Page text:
WASHINGTON – The Trump administration is moving ahead with its proposal to require drug companies to disclose the often sky-high prices of their products in television commercials, despite strenuous objections and the threat of legal challenges by drugmakers and TV broadcasters.
The White House is reviewing the text of a final rule to impose the requirement, contending that the disclosures “will provide manufacturers with an incentive to reduce their list prices by exposing overly costly drugs to public scrutiny.”
President Donald Trump has rolled back dozens of Obama-era regulations affecting financial services, energy and the environment. But he has been willing to impose new rules to rein in what he describes as outrageously high drug prices, and administration officials say these efforts will be politically popular.
In a poll last month by the Kaiser Family Foundation, nearly 9 in 10 Americans said they supported requiring drug companies to include list prices in their advertisements. Democrats and Republicans were equally likely to favor it.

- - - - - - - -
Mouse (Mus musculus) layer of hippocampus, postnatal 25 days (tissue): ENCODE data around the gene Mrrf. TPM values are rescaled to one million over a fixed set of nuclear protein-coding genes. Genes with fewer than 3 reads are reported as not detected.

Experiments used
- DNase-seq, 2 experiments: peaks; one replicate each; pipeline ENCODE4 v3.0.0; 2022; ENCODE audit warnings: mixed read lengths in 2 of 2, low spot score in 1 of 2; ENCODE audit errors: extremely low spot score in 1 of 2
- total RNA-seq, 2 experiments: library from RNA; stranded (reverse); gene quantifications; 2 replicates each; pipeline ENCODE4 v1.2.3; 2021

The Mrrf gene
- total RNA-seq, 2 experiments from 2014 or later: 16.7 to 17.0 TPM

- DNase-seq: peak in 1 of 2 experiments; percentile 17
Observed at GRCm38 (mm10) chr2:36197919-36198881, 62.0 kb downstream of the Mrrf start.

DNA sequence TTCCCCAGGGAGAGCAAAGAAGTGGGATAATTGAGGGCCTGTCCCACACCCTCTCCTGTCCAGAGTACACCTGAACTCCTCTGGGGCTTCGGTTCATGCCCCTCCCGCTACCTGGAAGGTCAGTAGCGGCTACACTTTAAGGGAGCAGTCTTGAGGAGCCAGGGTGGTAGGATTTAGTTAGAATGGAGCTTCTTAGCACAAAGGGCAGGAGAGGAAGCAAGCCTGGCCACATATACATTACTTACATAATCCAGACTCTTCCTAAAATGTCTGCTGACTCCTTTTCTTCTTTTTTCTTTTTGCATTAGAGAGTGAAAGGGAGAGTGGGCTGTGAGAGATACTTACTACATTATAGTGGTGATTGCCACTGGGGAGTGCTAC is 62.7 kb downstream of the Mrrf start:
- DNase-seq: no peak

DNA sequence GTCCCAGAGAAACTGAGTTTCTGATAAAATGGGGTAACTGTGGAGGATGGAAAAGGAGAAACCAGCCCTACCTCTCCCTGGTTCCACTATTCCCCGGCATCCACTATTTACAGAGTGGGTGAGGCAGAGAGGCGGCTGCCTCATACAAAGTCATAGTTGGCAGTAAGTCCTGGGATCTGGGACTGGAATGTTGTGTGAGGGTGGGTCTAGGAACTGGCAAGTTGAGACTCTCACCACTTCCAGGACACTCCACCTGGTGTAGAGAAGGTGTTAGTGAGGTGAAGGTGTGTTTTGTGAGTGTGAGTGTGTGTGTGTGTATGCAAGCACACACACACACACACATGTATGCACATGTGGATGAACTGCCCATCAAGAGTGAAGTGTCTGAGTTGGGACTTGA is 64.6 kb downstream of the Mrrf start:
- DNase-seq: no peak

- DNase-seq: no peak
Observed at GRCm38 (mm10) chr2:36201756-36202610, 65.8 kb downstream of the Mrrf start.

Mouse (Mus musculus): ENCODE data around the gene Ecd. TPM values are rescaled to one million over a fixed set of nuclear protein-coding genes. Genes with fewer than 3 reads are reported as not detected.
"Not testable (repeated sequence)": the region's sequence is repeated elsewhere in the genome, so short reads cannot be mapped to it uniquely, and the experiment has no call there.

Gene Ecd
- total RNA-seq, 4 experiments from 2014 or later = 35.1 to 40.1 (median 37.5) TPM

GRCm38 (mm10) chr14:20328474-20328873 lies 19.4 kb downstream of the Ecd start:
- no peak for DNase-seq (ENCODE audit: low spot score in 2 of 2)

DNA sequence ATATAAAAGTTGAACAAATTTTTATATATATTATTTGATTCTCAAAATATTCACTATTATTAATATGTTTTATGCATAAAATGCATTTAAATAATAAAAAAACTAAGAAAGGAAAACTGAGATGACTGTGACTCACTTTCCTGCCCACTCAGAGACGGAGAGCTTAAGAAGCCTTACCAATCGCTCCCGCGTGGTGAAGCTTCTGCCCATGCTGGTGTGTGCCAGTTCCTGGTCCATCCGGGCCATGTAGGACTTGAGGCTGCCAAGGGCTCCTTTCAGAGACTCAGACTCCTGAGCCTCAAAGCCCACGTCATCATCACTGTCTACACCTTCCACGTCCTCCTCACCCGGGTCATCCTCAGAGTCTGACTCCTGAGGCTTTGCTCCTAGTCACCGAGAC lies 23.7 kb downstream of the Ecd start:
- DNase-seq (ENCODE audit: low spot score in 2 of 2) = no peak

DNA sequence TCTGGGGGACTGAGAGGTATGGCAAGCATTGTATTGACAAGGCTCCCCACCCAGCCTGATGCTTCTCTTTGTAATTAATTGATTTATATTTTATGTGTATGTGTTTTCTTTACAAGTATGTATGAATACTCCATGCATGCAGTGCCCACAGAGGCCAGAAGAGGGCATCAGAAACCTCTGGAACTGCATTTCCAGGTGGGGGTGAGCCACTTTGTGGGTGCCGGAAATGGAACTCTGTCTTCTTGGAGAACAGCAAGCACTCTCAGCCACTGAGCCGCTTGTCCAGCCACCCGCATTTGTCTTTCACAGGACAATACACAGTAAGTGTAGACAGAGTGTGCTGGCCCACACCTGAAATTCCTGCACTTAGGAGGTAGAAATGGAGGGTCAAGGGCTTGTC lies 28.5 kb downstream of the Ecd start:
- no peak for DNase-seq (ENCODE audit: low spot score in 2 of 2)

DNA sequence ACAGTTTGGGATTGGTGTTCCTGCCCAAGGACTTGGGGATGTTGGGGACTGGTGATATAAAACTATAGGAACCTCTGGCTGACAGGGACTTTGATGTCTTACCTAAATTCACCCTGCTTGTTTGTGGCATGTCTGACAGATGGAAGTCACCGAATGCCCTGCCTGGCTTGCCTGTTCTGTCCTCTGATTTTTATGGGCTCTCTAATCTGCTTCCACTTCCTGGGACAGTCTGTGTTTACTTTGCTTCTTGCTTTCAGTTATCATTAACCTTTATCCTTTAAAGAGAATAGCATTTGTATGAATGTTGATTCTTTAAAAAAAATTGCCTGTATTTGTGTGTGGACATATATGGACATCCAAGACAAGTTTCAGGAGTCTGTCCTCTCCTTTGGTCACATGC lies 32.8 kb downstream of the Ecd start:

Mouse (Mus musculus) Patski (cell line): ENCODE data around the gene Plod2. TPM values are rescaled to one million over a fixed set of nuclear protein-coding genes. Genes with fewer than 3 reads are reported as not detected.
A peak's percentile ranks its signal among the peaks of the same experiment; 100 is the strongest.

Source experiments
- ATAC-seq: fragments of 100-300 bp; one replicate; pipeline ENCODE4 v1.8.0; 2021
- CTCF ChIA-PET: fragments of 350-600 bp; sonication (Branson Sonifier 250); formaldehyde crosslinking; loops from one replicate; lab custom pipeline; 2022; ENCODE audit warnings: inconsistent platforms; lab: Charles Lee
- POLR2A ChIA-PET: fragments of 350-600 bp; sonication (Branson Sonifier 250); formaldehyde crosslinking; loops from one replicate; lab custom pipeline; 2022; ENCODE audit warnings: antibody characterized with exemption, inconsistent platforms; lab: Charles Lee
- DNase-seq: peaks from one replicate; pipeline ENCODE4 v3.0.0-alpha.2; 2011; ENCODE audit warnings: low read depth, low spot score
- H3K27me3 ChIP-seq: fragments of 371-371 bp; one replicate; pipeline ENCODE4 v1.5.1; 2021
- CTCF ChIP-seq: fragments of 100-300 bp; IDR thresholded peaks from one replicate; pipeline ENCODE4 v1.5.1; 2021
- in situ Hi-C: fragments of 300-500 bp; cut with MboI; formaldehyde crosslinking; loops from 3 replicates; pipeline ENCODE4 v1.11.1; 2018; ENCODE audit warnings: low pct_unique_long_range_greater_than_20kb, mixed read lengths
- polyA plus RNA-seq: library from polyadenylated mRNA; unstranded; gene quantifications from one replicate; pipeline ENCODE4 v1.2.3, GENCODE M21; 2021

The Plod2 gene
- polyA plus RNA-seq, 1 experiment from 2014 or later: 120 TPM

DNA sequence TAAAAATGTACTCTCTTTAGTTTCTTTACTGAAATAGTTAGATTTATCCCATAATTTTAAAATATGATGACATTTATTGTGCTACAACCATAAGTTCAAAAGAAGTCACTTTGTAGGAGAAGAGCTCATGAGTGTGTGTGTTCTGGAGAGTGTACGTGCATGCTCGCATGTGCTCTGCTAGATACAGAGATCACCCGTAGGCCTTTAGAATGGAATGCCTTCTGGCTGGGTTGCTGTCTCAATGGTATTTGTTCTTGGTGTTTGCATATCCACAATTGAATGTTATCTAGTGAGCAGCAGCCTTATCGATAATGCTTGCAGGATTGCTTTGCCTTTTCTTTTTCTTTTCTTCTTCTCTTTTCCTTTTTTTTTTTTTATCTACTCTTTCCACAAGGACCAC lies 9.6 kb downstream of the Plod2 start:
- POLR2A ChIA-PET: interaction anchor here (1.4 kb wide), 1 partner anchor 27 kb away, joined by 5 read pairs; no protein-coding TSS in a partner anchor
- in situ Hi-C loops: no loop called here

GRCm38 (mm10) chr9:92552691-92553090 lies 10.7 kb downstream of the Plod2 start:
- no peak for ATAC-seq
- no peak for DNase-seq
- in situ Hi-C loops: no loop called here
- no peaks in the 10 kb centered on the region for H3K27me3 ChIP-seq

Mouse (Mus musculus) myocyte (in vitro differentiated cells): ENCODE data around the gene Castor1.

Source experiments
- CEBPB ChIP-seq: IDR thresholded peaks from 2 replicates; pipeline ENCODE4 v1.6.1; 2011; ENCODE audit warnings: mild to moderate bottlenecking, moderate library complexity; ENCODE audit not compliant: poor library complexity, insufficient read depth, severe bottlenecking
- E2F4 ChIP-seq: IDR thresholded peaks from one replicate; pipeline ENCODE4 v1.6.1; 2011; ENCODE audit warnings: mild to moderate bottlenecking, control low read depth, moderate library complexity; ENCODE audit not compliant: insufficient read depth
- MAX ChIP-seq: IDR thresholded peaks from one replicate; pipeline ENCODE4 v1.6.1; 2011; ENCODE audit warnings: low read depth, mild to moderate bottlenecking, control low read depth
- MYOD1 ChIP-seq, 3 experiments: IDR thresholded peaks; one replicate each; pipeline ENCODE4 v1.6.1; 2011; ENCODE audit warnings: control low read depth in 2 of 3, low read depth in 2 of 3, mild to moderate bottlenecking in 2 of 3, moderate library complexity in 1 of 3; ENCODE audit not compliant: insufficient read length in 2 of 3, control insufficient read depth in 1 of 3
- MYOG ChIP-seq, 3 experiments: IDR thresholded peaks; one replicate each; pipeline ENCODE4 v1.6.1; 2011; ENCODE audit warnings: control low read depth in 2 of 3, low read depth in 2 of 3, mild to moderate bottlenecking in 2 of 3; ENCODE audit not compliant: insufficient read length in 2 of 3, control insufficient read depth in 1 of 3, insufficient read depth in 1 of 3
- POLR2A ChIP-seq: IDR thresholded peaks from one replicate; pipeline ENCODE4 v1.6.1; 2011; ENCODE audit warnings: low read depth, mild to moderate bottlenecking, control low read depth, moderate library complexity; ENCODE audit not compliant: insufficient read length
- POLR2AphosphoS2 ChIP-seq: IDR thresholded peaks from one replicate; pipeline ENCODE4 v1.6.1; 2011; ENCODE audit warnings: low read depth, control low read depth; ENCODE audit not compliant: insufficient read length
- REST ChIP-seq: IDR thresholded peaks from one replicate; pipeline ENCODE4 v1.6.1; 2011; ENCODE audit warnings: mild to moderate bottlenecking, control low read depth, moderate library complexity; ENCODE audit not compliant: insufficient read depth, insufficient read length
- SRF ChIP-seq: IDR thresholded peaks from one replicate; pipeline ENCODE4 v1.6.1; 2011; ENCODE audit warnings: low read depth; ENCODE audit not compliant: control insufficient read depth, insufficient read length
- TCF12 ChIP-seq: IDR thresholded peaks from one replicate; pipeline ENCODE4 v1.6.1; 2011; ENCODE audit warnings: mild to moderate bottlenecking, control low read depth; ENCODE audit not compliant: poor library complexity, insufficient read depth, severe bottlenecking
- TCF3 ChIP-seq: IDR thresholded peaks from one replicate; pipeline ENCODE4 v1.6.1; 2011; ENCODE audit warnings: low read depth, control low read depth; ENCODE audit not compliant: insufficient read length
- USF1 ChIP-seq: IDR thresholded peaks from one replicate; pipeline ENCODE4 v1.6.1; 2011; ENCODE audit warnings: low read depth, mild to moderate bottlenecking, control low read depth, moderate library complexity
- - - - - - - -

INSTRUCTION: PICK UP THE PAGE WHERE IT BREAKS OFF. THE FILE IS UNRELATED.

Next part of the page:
Trump vowed in the Rose Garden of the White House last May that he would “bring soaring drug prices back down to earth.”
The administration wants drugmakers to disclose the list prices of drugs in TV advertisements, and in many ads, the sticker shock could be considerable. Two dosing pens of Humira, AbbVie’s heavily advertised rheumatoid arthritis and chronic plaque psoriasis medication, have an average retail price of $5,684, according to the website GoodRx, which tracks drug prices. Xeljanz, a Pfizer arthritis medication in heavy television rotation, costs about $80 a pill. Cosentyx, a Novartis medication for psoriasis, has a list price that amounts to $67,325 a year, the company said.
Drug companies say such information would be misleading in an advertisement because most consumers pay less than the list price, and they are lobbying the White House in an effort to kill or delay the rule.
“Requiring list price disclosures could result in increased consumer confusion and may potentially deter patients from seeking care,” Robert Jones, a senior vice president for U.S. government relations at Pfizer, said in a recent letter to Seema Verma, the administrator of the Centers for Medicare and Medicaid Services.
Eli Lilly, the pharmaceutical company where Secretary of Health and Human Services Alex Azar was once a top executive, said, “Many patients may incorrectly surmise that they are required to pay the full list price, rather than a copay or coinsurance.”
Drugmakers spent nearly $4.5 billion on TV advertising of prescription drugs last year, according to Kantar Media, an ad tracking company.